The Good Sentence: 25 Writing Tips from Famous Authors

by Barbara Behan

George Orwell

Personally I think that grammar is a way to attain beauty.  Muriel Barbery.

To write well, express yourself like the common people, but think like a wise man.  Aristotle

 Always prefer the plain direct word to the long, vague one. Don’t implement promises, but keep them.   C. S. Lewis

 Never use a long word where a short one will do.  George Orwell

 Never use the words “suddenly” or “all hell broke loose.”  Elmore Leonard

 Writing simply means no dependent clauses, no dangling things, no flashbacks, and keeping the subject near the predicate. We throw in as many fresh words as we can get away with. Simple, short sentences don’t always work. You have to do tricks with pacing, alternate long sentences with short, to keep it vital and alive….Virtually every page is a cliffhanger–you’ve got to force them to turn it.  Dr. Seuss

 Substitute “damn” every time you’re inclined to write “very;” your editor will delete it and the writing will be just as it should be.  Mark Twain

 Vigorous writing is concise.  William Strunk, Jr.

 Always try to use the language so as to make quite clear what you mean and make sure your sentence couldn’t mean anything else.  C. S. Lewis

 If any man wish to write in a clear style, let him be first clear in his thoughts.   Johann Wolfgang von Goethe

Never use a metaphor, simile, or other figure of speech which you are used to seeing in print.  George Orwell

 Don’t overuse exclamation points!! William Safire

Don’t use adjectives which merely tell us how you want us to feel about the thing you are describing. I mean, instead of telling us a thing was terrible, describe it so that we’ll be terrified. Don’t say it was delightful; make us say delightful when we’ve read the description. You see, all those words (horrifying, wonderful, hideous, exquisite) are only like saying to your readers, “please do my job for me.”  C. S. Lewis

 The road to hell is paved with adverbs.  Stephen King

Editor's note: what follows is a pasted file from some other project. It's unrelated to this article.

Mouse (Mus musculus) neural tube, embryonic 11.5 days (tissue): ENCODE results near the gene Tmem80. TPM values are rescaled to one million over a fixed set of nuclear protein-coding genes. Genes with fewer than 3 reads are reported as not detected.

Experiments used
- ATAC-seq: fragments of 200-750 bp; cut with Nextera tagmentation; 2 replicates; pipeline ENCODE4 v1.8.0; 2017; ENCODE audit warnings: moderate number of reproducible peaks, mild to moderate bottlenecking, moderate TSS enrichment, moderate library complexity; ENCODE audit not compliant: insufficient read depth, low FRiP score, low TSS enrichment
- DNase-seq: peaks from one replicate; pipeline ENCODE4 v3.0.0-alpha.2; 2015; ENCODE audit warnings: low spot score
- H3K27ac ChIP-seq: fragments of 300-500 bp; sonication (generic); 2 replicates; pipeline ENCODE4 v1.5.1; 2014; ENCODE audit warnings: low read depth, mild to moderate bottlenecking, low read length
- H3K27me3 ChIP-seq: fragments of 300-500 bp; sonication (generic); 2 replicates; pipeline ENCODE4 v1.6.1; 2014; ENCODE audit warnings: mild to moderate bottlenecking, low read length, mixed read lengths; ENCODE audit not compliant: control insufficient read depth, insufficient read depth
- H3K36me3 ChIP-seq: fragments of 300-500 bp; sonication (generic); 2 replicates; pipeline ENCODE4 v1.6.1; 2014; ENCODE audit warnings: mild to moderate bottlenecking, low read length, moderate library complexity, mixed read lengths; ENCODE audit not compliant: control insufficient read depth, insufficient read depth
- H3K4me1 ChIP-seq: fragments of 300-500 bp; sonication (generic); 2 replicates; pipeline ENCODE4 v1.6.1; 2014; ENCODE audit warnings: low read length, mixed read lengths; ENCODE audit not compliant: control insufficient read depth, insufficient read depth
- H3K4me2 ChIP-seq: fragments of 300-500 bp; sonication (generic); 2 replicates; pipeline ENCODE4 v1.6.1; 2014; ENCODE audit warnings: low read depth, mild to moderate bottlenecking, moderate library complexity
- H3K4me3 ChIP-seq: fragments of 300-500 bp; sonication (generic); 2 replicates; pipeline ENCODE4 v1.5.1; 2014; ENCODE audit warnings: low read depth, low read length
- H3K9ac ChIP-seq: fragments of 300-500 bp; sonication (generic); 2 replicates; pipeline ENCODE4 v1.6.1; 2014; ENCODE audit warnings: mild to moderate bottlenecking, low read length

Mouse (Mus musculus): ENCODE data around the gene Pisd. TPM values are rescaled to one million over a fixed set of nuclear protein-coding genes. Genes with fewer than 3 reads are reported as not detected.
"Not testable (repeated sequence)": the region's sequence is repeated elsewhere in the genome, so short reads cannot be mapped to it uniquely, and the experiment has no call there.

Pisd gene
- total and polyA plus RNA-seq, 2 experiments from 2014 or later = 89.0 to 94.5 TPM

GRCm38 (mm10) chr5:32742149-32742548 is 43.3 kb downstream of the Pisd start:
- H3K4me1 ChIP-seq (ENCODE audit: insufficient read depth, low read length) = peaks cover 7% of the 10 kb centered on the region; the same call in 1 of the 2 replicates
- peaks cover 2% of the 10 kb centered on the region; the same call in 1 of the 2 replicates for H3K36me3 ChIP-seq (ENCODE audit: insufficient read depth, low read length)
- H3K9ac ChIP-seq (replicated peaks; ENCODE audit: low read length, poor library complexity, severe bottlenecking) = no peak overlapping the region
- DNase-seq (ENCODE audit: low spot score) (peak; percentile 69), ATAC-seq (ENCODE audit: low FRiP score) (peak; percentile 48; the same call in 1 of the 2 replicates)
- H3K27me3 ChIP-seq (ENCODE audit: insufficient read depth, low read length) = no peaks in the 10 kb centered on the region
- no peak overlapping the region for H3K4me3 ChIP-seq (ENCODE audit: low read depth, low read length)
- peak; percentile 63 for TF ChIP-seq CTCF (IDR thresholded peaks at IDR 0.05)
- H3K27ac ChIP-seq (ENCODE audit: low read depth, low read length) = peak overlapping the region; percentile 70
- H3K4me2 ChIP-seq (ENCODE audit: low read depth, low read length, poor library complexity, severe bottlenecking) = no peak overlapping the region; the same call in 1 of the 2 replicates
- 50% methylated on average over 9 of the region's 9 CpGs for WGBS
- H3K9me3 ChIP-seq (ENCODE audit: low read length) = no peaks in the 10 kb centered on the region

… I still remember the exact moment when I first understood, with a sudden clarity, the purpose of a paragraph. I didn’t have the vocabulary to say ‘paragraph,’ but I realized that a paragraph was a fence that held words. The words inside a paragraph worked together for a common purpose. They had some specific reason for being inside the same fence. This knowledge delighted me.  Sherman Alexie

 I’m sorry I wrote you such a long letter; I didn’t have time to write a short one.  Blaise Pascal

 About adjectives:  all fine prose is based on the verbs carrying the sentences.  They make sentences move.  Probably the finest technical poem in English is Keats’ Eve of Saint Agnes.  A line like “The hare limped trembling through the frozen grass,” is so alive that you race through it, scarcely noticing it, yet it has colored the whole poem with its movement—the limping, the trembling, the freezing is going on before your own eyes.   F. Scott Fitzgerald

A young writer is easily tempted by the allusive and ethereal and ironic and reflective, but the declarative is at the bottom of most good writing.  Garrison Keillor

I might say that I don’t think anyone can write succinct prose unless they have at least tried and failed to write a good iambic pentameter sonnet, and read Browning’s short dramatic poems, etc.—but that was my personal approach to prose.  Yours may be different, as Ernest Hemingway’s was.  F. Scott Fitzgerald

Never use abstract nouns when concrete ones will do. If you mean “More people died,” don’t say “Mortality rose.”  C. S. Lewis

 Never use the passive voice where you can use the active.  George Orwell

 Don’t use words too big for the subject. Don’t say infinitely when you mean very; otherwise you’ll have no word left when you want to talk about something really infinite.  C. S. Lewis

 The most valuable of all talents is that of never using two words when one will do.  Thomas Jefferson

 I try to leave out the parts that people skip.  Elmore Leonard

Writing is a mysterious activity.  Susan Sontag

Advertisements